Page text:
Freeman Dyson is Professor of Physics Emeritus at the Institute for Advanced Study in Princeton. His most recent book is Dreams of Earth and Sky, a collection of his writing in these pages. (October 2016)

Martin Filler is the 2017 recipient of the Stephen A. Kliment ­Oculus Award, given by the New York Chapter of the American Institute of Architects, for his architecture criticism, which has appeared in these pages since 1985.
 (August 2017)

Jonathan Galassi’s most recent books are Muse, a novel, and Left-Handed, a volume of poems. (May 2017)

Robert Gottlieb has been Editor in Chief of Simon and Schuster, Knopf, and The New Yorker. His most recent book is the memoir Avid Reader: A Life. (June 2017)

Allan Gurganus is the author of Oldest Living Confederate Widow Tells All and The Practical Heart. His next work of fiction, Local Souls, will be published in 2013.
 (November 2012)

Pico Iyer is a Distinguished Presidential Fellow at Chapman University. His books include The Art of Stillness and The Man Within My Head.
 (June 2017)

Diane Johnson is a novelist and critic. She is the author of Lulu in Marrakech and Le Divorce, among other novels, and a memoir, Flyover Lives.
 (October 2017)

Robert Malley is Middle East and North Africa Program Director at the International Crisis Group. He is writing here in his personal capacity. (November 2012)

Don Paterson’s latest book of poetry is Rain. (November 2012)

Hayden Pelliccia is a Professor of Classics at Cornell. (October 2017)

Darryl Pinckney’s most recent book is a novel, Black Deutschland. (November 2017)

Rachel Polonsky is a Fellow of Murray Edwards College at the University of Cambridge and an Affiliated Lecturer in Slavonic Studies there. Her most recent book is Molotov’s Magic Lantern: A Journey in Russian History. (July 2015)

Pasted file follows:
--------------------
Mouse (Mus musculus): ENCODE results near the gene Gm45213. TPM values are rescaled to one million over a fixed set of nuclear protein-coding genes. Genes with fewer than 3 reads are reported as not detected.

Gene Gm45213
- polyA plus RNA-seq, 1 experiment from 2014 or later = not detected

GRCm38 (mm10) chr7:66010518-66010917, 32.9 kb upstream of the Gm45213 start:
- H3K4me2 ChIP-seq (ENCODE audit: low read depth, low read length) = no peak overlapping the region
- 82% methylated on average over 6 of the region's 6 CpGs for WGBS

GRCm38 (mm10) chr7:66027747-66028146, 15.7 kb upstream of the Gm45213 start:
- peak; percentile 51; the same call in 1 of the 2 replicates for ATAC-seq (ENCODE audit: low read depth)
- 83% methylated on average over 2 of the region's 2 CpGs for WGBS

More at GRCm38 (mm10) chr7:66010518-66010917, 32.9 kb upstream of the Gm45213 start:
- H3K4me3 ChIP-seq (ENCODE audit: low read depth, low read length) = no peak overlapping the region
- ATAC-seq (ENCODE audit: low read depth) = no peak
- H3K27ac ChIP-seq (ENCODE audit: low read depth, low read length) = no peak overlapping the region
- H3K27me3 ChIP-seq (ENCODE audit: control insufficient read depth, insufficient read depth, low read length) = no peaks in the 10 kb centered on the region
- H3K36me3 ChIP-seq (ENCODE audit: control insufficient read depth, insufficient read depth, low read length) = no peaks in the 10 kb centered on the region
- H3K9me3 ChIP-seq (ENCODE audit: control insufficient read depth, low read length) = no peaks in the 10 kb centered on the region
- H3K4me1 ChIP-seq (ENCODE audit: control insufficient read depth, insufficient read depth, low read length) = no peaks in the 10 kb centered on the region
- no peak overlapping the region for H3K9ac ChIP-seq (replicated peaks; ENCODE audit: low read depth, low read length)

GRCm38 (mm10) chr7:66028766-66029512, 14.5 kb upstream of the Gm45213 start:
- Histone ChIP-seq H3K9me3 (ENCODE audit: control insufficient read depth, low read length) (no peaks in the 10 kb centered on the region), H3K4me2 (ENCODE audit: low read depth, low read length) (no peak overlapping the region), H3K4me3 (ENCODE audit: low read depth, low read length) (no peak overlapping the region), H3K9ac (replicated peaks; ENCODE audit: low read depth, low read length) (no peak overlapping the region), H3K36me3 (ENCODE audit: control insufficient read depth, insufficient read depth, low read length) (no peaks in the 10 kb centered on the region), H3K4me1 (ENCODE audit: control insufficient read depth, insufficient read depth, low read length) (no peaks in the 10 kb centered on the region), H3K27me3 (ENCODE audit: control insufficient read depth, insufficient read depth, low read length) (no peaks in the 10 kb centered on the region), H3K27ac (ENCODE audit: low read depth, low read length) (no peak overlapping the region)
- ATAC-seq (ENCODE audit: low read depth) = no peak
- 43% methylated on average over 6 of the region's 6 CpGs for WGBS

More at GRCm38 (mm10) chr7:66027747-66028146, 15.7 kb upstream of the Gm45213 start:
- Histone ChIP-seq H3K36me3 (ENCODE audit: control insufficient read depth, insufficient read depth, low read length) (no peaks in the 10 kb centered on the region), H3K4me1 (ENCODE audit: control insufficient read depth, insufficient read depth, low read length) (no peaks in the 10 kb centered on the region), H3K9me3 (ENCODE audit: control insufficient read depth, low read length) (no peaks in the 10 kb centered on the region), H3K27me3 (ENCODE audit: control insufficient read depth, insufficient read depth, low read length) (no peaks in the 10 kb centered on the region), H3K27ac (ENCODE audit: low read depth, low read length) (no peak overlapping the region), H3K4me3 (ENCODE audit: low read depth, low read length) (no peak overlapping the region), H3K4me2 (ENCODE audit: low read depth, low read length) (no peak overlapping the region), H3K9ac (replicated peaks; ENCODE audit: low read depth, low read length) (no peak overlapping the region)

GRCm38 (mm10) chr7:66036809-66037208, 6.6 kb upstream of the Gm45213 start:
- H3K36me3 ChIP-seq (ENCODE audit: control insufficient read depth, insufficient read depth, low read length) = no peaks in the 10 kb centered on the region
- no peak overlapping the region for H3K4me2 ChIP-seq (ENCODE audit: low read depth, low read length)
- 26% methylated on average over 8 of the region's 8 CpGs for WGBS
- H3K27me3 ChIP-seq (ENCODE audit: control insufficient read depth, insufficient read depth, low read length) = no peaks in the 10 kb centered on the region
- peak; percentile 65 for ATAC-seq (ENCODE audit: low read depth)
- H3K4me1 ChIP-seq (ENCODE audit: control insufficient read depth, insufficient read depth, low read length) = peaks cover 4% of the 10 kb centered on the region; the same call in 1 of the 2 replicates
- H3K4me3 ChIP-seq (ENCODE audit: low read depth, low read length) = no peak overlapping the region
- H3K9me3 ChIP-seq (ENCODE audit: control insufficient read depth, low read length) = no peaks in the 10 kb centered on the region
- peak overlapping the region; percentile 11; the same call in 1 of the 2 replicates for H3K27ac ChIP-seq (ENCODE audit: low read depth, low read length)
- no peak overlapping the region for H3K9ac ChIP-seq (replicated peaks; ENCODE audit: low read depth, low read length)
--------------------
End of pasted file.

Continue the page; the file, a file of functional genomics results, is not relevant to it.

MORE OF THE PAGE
Francine Prose is a Distinguished Visiting Writer at Bard. Her most recent book is the novel Mister Monkey. (October 2017)

Frank Rich is a writer-at-large for New York magazine. His books include Ghost Light, a memoir, and The Greatest Story Ever Sold: The Decline and Fall of Truth in Bush’s America. He is an Executive Producer of the HBO series Veep.

Jeffrey D. Sachs is Director of the Earth Institute at Columbia. He is the author most recently of The Price of Civilization: Reawakening American Virtue and Prosperity and To Move the World: JFK’s Quest for Peace. (February 2014)

James J. Sheehan is the Dickason Professor in the Humanities at Stanford. His latest book is Where Have All the Soldiers Gone? The Transformation of Modern Europe.
 (November 2012)

Cass Sunstein is the Robert Walmsley University Professor at Harvard. His latest book is The Ethics of Influence: Government in the Age of Behavorial Science.
 (November 2016)

Keith Thomas is an Honorary Fellow of All Souls College, Oxford. He is the author of The Ends of Life: Roads to Fulfilment in Early Modern England.
 (October 2016)

Michael Tomasky is a Special Correspondent for The Daily Beast and the Editor of Democracy: A Journal of Ideas. (November 2017)

Steven Weinberg teaches at the University of Texas, Austin. He has been awarded the Nobel Prize in Physics and the National Medal of Science. His latest book is To Explain the World: The Discovery of Modern Science. His essay in this issue is based on the fourth annual Patrusky Lecture of the Council for the Advancement of Science Writing, delivered in San Antonio in October 2016. (January 2017)

Garry Wills is the subject of a Festchrift published by Northwestern’s Garret-Evangelical Theological Seminary, Nation and World, Church and God: The Legacy of Garry Wills. (April 2017)